Sk8boardin’, dir. Jeff Rubin. What looks like a traditional skateboarding video is quickly revealed to be a parody of said videos. The jabs at skateboarders goes on a little long and just seems mean-spirited than having any kind of real point or POV. Some of it is kind of funny, but I guess I didn’t get the overall appeal.
Baby Doll, dir. Tessa Hughes-Freeland. This is a classic film from the NY underground of ’82 and a part of the Cinema of Transgression movement. In 16mm B&W, two strippers prepare for a night of work and talk about their profession via voiceover. The girls defend their choice of work with circuitous arguments while complaining about some of the hardships of dancing for money. We rarely get good looks at their faces, but lots of shots of their feet dancing. It’s an infinitely fascinating portrait of these girls although the film runs just about three minutes. Also, from a historical perspective, it’s funny seeing how tamely the girls are dressed and how much more primitive the profession was just over twenty years ago.
One-Eyed Don, dir. Byron Brown. The titular character here actually has two functioning eyes, but a lot of missing brain cells as he goes all over town telling inappropriate sexual stories about his ex-girlfriend. I got tired of the routine after about four or five scenes. Again, not much of a real point or POV here.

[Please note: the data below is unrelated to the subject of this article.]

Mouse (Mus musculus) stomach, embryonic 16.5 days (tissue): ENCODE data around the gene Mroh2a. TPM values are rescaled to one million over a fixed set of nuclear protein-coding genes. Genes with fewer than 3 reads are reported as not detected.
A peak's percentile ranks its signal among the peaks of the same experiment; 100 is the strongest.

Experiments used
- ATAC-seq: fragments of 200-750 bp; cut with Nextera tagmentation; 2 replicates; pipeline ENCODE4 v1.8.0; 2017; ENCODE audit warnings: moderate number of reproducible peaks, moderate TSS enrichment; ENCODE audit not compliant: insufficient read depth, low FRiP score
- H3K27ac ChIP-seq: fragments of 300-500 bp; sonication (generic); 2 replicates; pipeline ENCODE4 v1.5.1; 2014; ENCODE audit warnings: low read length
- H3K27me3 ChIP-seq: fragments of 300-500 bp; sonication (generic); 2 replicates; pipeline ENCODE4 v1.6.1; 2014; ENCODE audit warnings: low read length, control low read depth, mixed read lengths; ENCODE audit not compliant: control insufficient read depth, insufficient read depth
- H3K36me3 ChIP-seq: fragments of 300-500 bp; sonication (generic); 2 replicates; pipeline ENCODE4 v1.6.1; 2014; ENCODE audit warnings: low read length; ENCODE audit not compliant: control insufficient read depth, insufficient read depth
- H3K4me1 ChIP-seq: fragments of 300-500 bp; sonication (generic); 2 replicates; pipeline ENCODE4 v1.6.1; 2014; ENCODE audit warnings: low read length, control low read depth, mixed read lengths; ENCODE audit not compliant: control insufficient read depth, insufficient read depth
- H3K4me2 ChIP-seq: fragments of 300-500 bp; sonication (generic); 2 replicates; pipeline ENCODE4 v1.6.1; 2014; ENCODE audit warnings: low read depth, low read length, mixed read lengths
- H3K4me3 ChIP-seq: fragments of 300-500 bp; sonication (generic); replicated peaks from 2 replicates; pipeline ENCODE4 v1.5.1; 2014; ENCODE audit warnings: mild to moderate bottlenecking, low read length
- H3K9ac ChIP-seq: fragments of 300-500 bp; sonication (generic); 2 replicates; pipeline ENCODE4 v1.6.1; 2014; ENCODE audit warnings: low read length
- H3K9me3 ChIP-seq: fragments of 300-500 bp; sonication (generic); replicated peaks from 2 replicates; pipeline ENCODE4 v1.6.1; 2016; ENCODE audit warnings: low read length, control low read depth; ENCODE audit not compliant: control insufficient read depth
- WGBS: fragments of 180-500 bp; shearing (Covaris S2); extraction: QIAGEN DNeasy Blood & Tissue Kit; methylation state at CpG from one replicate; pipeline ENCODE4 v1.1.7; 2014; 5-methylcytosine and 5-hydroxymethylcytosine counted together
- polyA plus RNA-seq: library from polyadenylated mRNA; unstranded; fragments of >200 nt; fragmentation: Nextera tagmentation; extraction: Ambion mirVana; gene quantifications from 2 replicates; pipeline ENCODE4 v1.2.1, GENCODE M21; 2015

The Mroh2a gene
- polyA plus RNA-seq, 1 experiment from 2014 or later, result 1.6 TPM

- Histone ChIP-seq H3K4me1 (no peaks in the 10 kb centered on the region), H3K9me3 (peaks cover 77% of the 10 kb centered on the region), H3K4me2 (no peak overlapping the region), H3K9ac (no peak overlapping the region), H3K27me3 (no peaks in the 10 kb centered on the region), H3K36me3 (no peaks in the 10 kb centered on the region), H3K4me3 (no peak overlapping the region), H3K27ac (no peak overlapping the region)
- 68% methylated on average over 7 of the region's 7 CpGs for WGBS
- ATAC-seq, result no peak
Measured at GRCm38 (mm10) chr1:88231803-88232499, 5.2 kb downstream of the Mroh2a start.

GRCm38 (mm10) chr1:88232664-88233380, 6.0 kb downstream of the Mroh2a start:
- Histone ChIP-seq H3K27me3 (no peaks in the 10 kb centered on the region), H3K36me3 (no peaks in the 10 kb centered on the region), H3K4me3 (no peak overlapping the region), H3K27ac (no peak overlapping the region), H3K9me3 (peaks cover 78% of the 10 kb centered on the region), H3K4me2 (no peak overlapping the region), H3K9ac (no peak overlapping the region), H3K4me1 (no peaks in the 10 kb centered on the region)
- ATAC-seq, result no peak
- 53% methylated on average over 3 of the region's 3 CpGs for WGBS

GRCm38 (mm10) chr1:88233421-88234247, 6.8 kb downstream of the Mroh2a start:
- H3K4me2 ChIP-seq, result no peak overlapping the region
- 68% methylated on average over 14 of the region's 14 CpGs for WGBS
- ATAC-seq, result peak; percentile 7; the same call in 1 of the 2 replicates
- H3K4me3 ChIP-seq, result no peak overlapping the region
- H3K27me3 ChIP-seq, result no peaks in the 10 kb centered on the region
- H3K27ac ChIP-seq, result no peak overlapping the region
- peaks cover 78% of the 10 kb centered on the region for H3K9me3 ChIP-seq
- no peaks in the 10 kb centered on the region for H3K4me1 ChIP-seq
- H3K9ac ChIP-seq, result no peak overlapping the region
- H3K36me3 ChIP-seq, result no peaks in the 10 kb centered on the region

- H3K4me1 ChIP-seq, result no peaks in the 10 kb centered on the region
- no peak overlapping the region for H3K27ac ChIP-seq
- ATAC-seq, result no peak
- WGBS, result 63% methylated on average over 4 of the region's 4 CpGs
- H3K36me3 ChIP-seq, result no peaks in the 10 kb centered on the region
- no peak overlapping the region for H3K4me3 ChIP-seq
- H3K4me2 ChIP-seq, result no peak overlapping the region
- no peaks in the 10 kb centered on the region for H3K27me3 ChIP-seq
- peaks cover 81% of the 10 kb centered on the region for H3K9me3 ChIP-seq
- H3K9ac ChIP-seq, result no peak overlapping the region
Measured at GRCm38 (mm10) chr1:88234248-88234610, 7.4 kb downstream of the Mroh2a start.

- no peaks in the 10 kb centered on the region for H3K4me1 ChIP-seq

The Cat Inside, dir. Andre Perkowski. Adapted from the novella, William S. Burroughs drawls about cats on the soundtrack while Perkowski cuts together quick and superimposed shots of various felines. Not sure if Perkowski is specifically using a Burroughsian “cut up” technique for the visuals, but parts of the film definitely have that feel. I’m a major cat lover personally, so I totally dug this film. I never read the original source and didn’t know about Burroughs prediliction towards cats beforehand, so it was really interesting to listen to this, especially parts in which the author seems fearful of the power cats wield, and try to figure out if he was praising or damning them or possibly both at the same time.